How the O.J. Simpson Case Impacted Domestic Violence in Los Angeles
Many years ago, in 1994, O.J. Simpson went to trial and the undertone of the case was — and some of the arguments were — that he had committed domestic violence against his wife multiple times and the police had really done nothing about it.
He had been given a slap on the wrist, and ultimately, because of that lack of action, she was killed by him. Of course, there was no conviction in a criminal case. They did ultimately get a finding of guilt in the civil case where he was ordered to pay a bunch of money.
However, the bottom line is that really brought out some of the issues and problems at the time in the early 1990’s and I’m sure well before that, the police, prosecutors and judges really weren’t zeroed in on prosecuting people for domestic violence.
To give readers a better understanding of how domestic violence incidents in Los Angeles were handled after the O.J. Simpson case, our criminal defense attorneys are providing an overview below.
Domestic Violence Penalties Significantly Increased
Things, especially in Los Angeles, have changed since that time, where domestic violence cases, spousal abuse — any type of abuse of a family member. I see children falling under the umbrella of domestic violence, boyfriend/girlfriend, girlfriend/girlfriend — it doesn’t really matter what the relationship is.
If there is some sort off relationship there and there’s any type of violence involved, if the prosecutors and judges, and even the legislature to a big degree — jam that under the umbrella of domestic violence and anybody on the wrong end of that is going to look at a lot of different punishments.
A loss of their right to own a firearm, use and possess weapons/bullets — that’s a big one, because they don’t want people who lose their temper and do illegal violent actions to be able to have a gun, because they figure those people will end up shooting and killing somebody.
Another big thing is putting a protective order in place to keep the victim protected even when the victim doesn’t want to be protected because that’s their significant other. That’s someone they love. Maybe that’s someone who puts food on their table and takes care of their kids.
Maybe the alleged victim doesn’t work and they like having the other person working and bringing home the money even if there’s these allegations of domestic violence.
So, O.J. Simpson and that case really ignited the legislature. It ignited judges and prosecutors into making sure that victims of domestic violence were protected. So, all of these laws have been passed. They’re putting people in jail. They’re really trying to show power as far as stopping violence.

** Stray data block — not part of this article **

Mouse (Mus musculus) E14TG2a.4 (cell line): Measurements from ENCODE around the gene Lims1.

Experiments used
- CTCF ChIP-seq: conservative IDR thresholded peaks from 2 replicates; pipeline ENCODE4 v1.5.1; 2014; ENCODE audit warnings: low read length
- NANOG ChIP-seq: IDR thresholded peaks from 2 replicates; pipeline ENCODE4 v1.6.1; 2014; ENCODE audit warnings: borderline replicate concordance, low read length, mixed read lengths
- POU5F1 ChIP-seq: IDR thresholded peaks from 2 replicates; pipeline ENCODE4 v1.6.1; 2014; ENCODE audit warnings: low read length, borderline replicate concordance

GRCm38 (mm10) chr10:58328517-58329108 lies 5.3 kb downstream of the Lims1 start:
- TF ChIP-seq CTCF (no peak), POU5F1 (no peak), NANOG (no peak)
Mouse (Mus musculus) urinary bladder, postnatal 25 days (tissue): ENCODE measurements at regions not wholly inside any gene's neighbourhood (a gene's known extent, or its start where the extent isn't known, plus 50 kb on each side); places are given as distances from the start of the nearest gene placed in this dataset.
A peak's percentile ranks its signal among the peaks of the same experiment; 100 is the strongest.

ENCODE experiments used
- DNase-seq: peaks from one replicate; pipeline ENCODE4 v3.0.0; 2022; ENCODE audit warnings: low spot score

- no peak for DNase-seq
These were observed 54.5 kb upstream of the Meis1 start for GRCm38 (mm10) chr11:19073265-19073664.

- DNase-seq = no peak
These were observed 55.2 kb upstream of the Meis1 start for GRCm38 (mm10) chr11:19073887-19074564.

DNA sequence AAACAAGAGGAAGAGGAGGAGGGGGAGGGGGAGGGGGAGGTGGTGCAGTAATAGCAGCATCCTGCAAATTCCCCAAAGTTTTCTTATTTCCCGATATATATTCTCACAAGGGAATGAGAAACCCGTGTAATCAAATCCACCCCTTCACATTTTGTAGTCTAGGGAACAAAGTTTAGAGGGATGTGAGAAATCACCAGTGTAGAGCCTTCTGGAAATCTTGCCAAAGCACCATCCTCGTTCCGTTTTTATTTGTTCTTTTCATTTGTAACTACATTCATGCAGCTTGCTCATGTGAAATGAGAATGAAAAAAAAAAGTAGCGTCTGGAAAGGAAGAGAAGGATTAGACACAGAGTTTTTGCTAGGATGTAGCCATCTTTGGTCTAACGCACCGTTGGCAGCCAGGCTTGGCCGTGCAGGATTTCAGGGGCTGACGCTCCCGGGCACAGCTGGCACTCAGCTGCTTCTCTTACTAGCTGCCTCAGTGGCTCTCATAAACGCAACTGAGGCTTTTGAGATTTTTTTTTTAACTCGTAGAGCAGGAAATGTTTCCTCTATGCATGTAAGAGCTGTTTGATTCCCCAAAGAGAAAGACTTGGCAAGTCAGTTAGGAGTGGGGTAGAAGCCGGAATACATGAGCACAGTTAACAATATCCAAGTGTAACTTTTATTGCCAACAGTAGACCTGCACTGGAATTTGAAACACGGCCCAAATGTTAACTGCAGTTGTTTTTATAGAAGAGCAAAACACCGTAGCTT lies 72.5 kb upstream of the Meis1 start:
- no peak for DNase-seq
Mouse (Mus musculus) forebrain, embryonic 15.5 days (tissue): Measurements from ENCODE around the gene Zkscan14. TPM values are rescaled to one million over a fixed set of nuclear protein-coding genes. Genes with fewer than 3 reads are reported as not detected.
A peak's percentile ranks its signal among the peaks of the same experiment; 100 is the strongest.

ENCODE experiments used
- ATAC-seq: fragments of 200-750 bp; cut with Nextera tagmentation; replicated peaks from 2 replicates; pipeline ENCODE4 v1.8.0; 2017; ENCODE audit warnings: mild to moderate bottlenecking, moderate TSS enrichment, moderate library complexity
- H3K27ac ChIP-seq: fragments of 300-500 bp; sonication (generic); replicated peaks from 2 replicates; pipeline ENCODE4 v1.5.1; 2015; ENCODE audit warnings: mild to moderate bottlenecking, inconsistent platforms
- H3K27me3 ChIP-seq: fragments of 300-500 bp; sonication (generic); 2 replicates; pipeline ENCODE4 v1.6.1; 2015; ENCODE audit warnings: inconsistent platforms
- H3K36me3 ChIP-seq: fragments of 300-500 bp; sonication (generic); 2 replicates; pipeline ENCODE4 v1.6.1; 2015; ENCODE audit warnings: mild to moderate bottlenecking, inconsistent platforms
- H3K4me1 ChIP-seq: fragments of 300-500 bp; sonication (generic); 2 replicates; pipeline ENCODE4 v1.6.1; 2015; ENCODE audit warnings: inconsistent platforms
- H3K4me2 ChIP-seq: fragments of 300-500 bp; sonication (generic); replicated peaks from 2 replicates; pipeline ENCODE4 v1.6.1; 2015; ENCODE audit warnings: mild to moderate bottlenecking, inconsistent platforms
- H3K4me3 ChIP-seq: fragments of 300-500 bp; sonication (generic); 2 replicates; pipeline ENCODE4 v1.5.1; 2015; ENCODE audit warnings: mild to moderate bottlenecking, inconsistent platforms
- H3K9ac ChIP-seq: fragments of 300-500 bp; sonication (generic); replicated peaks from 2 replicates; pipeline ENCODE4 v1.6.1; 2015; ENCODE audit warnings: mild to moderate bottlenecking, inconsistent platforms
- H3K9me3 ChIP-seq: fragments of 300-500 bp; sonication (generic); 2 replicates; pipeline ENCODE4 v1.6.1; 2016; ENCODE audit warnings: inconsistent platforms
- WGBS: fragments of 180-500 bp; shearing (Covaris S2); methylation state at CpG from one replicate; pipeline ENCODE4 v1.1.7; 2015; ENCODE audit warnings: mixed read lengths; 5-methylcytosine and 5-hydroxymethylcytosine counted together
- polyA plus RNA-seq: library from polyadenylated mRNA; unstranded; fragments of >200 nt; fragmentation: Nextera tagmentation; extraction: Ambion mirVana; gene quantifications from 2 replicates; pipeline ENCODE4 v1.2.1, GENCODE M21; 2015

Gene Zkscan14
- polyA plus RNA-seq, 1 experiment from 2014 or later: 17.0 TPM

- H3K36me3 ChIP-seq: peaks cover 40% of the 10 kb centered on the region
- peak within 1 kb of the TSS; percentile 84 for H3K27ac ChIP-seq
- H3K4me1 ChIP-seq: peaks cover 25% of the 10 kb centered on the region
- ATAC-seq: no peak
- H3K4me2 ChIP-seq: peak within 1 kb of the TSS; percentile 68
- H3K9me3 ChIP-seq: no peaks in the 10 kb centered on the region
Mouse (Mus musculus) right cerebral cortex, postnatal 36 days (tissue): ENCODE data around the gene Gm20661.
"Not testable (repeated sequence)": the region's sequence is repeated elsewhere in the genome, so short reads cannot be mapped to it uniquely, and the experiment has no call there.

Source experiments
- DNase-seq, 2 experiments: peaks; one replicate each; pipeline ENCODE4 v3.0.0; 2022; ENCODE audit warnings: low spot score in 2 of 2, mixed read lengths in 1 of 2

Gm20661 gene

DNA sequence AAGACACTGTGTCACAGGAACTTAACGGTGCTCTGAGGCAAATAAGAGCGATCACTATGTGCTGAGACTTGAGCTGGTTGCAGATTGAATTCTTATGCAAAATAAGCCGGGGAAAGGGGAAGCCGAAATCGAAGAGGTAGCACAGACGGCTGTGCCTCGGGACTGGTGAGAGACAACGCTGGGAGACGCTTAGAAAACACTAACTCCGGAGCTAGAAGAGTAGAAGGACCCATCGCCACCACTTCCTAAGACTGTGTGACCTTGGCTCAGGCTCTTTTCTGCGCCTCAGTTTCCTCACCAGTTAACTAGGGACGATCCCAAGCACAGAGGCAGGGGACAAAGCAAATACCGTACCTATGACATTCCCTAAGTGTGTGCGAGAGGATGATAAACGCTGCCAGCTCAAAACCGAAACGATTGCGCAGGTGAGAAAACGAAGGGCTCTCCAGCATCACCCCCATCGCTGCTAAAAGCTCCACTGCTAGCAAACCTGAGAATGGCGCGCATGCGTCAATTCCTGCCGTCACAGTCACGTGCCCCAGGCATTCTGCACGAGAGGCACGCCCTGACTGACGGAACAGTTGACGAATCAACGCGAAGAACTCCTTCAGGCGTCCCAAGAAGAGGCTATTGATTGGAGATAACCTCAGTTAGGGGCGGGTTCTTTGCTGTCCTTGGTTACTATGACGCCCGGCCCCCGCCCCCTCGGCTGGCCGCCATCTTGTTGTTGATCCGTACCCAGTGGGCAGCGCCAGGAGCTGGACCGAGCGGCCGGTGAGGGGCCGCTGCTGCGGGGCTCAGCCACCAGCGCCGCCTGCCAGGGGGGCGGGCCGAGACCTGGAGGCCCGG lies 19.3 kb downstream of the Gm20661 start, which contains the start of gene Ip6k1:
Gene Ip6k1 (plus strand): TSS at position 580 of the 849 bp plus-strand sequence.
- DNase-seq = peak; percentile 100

Victim Impact Prosecutors
Another big thing that has helped spearhead this domestic violence crusade is the fact that almost every single prosecuting agency and all of the courts in Los Angeles County — and there’s approximately 25 here in 2019 as we move into 2020 — have special prosecutors called Victim Impact Prosecutors (VIP) and they’re specially assigned to each domestic violence case that comes in.
This is something that never happened before the O.J. case. All of the domestic violence cases were treated like regular criminal cases, so a lot of times as the argument goes is that they slipped through the cracks and they weren’t prosecuted the right way. People weren’t punished.
Precautions weren’t taken and that’s how people end up dead. And that’s why the O.J. case was such an igniter because it really forced prosecutors to do their job and to make sure that people who commit crimes — domestic violence crimes — against other individuals were severely punished. And that’s exactly what has happened.
Since I’ve been practicing for the past 25+ years, I’ve seen the domestic violence epidemic, as far a prosecution and really not backing down and not giving up — a lot of times people will say to me, because they don’t understand the new school of domestic violence since the O.J. Simpson case.
My significant other isn’t going to prosecute me, so they’re just going to dismiss the charges. Or, my significant other is going to dismiss the charges. What they’re failing to realize is that their significant other is not the one who prosecutes.
It’s the prosecutor who has a mission — who have a policy against domestic violence. So, even though their significant other is the alleged victim, they’re not the ones who decide whether or not a case is dismissed or whether charges are dismissed.
Whether the prosecutors seek jail time, whether the prosecutors seek a serious conviction on your record. That’s up to the prosecuting agency — whether it be the City Attorney, the District Attorney, and then the judge will be the one who has the final say as far as sentencing the person.
Most of the time in these domestic violence cases, the deals are worked out between the prosecutor and the defense attorney but sometimes the judges will get involved depending on the situation, so you’ve got to deal with them and they’re political aspirations and their concern to protect victims of domestic violence.
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